Community Compost co-director Shea Dawson, pictured with compost tumbler bEartha, supports Nelson City Council’s kerbside food waste collection trial. Photo: Kate Russell.

Kerbside compost collection on cards


Nelsonians have spoken – and they want compost.

An overwhelming 93 submissions in support of a kerbside food waste collection trial have been made to Nelson City Council’s annual plan.

An initial 220 households would take part in the 12-month trial at cost of $120,000 – funded from council’s climate change reserve.

If approved, it could begin early in the 2020/21 financial year.

“Participating households will be provided with a food waste container and receive a weekly collection service,” says council’s group manager infrastructure, Alec Louverdis.

“The collected food waste will include meat and dairy as well as vegetable matter from the kitchen but is not intended to include garden waste.”

The selection of households to participate will be on a random basis. Organic matter contributes significantly to emissions from landfills, with 8,000 tonnes of food waste going to landfill each year.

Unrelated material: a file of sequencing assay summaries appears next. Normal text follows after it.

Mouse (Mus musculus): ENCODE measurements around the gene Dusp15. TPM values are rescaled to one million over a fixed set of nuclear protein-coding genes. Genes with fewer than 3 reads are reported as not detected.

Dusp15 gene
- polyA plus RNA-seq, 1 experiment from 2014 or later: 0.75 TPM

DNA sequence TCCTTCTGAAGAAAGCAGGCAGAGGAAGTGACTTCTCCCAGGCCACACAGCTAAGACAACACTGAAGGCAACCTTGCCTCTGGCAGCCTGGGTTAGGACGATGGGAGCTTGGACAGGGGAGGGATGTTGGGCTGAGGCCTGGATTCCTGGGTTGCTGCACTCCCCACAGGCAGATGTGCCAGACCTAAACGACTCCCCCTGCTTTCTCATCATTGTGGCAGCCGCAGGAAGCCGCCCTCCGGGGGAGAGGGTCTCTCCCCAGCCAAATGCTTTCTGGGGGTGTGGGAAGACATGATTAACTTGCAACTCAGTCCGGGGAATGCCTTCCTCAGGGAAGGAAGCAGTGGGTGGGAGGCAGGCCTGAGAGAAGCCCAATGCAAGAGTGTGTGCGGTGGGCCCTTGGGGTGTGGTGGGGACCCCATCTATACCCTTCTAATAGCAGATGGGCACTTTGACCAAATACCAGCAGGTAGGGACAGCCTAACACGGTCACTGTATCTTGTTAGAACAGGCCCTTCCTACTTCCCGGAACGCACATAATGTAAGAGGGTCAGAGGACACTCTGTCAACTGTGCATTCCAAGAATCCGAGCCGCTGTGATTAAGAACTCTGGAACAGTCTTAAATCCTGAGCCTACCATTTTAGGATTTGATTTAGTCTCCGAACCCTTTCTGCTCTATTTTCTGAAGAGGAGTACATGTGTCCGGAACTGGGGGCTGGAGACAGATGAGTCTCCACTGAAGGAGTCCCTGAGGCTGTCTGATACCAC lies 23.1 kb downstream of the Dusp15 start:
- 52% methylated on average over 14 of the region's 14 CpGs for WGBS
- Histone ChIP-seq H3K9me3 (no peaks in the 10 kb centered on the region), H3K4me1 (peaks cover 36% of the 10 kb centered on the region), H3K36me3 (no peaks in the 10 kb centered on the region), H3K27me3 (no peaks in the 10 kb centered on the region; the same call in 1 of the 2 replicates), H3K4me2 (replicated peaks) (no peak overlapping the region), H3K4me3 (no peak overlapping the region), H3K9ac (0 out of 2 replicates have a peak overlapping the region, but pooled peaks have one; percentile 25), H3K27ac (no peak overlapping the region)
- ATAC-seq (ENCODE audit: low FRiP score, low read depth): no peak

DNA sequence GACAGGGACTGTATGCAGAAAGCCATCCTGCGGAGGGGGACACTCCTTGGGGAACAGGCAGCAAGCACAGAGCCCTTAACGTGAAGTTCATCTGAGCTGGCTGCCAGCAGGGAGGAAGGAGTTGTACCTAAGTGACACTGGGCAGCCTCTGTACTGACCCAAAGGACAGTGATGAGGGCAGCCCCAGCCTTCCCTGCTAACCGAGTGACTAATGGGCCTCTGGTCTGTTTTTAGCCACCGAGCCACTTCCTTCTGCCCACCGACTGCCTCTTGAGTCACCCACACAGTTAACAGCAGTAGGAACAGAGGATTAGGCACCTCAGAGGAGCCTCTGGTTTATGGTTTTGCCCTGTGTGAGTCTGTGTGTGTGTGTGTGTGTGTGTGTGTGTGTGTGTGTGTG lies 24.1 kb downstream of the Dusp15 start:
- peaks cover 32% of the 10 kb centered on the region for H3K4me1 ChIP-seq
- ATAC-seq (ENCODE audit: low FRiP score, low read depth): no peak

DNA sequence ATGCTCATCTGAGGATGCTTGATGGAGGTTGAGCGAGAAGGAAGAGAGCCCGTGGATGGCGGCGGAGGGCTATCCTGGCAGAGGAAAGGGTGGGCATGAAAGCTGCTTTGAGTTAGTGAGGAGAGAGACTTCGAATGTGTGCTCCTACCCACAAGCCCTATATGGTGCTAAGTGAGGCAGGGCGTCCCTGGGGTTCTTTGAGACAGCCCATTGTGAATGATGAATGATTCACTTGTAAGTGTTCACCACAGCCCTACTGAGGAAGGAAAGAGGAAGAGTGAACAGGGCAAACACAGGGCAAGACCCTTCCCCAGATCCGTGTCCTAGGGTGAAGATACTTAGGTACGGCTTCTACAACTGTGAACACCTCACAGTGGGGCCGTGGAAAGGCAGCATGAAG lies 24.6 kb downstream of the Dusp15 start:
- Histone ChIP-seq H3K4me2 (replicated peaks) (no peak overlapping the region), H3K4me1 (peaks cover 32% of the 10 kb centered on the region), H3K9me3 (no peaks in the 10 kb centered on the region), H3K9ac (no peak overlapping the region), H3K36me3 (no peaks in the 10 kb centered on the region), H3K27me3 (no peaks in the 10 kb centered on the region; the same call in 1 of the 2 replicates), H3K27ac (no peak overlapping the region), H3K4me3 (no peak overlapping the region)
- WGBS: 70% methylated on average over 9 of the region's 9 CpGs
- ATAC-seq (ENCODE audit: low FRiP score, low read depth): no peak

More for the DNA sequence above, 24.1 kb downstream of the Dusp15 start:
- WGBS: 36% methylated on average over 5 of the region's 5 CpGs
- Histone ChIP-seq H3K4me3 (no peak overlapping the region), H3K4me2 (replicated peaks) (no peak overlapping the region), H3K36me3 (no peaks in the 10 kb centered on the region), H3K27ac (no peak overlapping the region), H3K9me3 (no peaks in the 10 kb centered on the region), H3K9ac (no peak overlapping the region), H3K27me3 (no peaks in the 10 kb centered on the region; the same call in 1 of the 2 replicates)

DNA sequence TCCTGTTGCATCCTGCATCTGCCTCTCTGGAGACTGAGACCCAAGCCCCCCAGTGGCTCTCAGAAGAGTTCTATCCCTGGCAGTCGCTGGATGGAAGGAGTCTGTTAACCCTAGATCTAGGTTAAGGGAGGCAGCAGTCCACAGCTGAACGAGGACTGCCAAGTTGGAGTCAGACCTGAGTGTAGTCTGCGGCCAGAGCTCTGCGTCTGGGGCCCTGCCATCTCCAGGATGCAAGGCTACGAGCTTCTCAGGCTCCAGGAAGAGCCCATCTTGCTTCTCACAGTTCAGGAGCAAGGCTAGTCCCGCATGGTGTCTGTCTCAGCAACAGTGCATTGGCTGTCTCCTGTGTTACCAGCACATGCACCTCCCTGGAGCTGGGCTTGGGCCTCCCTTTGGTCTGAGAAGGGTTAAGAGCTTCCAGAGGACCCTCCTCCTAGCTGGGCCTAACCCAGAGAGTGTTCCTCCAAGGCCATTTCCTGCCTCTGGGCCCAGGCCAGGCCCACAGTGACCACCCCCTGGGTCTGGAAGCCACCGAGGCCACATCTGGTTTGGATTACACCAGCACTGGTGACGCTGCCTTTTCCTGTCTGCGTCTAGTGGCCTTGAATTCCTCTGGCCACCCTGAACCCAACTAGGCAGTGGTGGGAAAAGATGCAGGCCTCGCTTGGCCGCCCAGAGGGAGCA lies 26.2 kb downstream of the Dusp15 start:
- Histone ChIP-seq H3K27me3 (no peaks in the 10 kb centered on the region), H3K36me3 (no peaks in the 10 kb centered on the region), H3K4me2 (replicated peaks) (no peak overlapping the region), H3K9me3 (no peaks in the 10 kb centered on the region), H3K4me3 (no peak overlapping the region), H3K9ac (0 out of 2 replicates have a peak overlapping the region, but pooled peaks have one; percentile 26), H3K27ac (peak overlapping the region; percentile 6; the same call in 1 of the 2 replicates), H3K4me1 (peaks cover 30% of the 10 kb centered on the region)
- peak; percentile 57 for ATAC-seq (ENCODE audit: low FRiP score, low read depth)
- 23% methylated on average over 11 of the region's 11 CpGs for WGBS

If the trial proves successful, an expanded version will be considered for inclusion in the next long-term plan.

Nelson not-for-profit organisation, Community Compost, is the trial’s biggest supporter and is hoping to be selected to deliver it using their proven system and locally developed compost tumbler, bEartha.

They have produced 65 tonnes of compost in their three years in operation, collecting food waste from events, businesses and households.

Community Compost co-director Shea Dawson backs the trial.

“We’re currently only rescuing 0.4 per cent of the food waste that still goes to landfill every week in Nelson.”

Alec says its “fantastic” to see so many submissions in favour of proposal.

“The food waste trial is a really exciting, forward-thinking project. It is sustainable and supports our community, whilst it also helps to protect and preserve the future of our environment. We look forward to seeing how we can progress it further if it is adopted.”

In total, there were 282 submissions to the annual plan.